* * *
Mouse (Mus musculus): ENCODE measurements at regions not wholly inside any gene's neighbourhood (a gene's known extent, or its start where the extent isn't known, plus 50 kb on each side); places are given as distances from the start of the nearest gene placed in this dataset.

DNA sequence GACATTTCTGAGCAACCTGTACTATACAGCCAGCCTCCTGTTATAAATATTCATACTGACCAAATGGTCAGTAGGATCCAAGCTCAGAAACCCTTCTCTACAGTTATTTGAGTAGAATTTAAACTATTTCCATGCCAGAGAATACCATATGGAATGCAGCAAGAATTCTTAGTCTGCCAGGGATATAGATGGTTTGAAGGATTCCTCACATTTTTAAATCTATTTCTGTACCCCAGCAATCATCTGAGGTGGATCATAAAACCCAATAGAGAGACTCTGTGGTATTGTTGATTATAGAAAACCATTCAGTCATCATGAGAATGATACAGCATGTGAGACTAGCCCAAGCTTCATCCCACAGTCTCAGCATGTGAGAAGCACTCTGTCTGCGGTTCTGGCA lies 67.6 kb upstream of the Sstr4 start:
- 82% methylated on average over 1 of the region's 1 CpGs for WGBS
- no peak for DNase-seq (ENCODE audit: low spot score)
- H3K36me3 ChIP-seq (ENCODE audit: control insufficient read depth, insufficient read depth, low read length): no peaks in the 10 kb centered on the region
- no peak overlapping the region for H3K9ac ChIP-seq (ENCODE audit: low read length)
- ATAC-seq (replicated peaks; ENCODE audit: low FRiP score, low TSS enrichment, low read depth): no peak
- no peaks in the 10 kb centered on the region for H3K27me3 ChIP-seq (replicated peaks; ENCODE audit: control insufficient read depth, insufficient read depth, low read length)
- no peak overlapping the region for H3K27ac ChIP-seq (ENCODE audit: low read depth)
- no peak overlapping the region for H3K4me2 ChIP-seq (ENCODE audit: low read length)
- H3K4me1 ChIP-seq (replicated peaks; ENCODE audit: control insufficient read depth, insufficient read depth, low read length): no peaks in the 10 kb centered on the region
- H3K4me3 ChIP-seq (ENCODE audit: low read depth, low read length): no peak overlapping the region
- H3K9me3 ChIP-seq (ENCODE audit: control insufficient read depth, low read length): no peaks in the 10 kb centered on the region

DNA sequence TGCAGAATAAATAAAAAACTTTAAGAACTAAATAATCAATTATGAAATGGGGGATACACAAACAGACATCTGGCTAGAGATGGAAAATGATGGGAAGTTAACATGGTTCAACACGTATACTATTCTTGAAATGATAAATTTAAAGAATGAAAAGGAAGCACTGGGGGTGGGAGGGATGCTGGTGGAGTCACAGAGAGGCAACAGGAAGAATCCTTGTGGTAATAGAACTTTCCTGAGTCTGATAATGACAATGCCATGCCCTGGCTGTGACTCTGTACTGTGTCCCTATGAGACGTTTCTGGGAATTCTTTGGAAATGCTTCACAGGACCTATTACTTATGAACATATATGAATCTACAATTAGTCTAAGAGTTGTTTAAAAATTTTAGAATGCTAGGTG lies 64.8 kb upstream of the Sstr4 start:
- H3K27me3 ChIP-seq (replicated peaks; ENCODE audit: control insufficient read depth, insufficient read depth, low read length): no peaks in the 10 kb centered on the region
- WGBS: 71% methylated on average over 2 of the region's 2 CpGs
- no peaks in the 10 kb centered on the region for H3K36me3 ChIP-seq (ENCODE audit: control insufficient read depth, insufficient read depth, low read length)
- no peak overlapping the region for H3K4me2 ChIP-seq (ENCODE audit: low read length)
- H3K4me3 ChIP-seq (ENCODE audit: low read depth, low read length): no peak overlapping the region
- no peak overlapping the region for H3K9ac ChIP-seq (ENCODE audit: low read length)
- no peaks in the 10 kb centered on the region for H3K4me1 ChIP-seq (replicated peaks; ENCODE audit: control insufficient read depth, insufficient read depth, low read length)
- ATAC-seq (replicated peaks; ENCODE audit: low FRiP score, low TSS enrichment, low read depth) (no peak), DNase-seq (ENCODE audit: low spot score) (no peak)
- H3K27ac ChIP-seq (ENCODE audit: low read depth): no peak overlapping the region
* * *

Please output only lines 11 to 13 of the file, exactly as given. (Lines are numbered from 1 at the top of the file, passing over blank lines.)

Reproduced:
- H3K4me1 ChIP-seq (replicated peaks; ENCODE audit: control insufficient read depth, insufficient read depth, low read length): no peaks in the 10 kb centered on the region
- H3K4me3 ChIP-seq (ENCODE audit: low read depth, low read length): no peak overlapping the region
- H3K9me3 ChIP-seq (ENCODE audit: control insufficient read depth, low read length): no peaks in the 10 kb centered on the region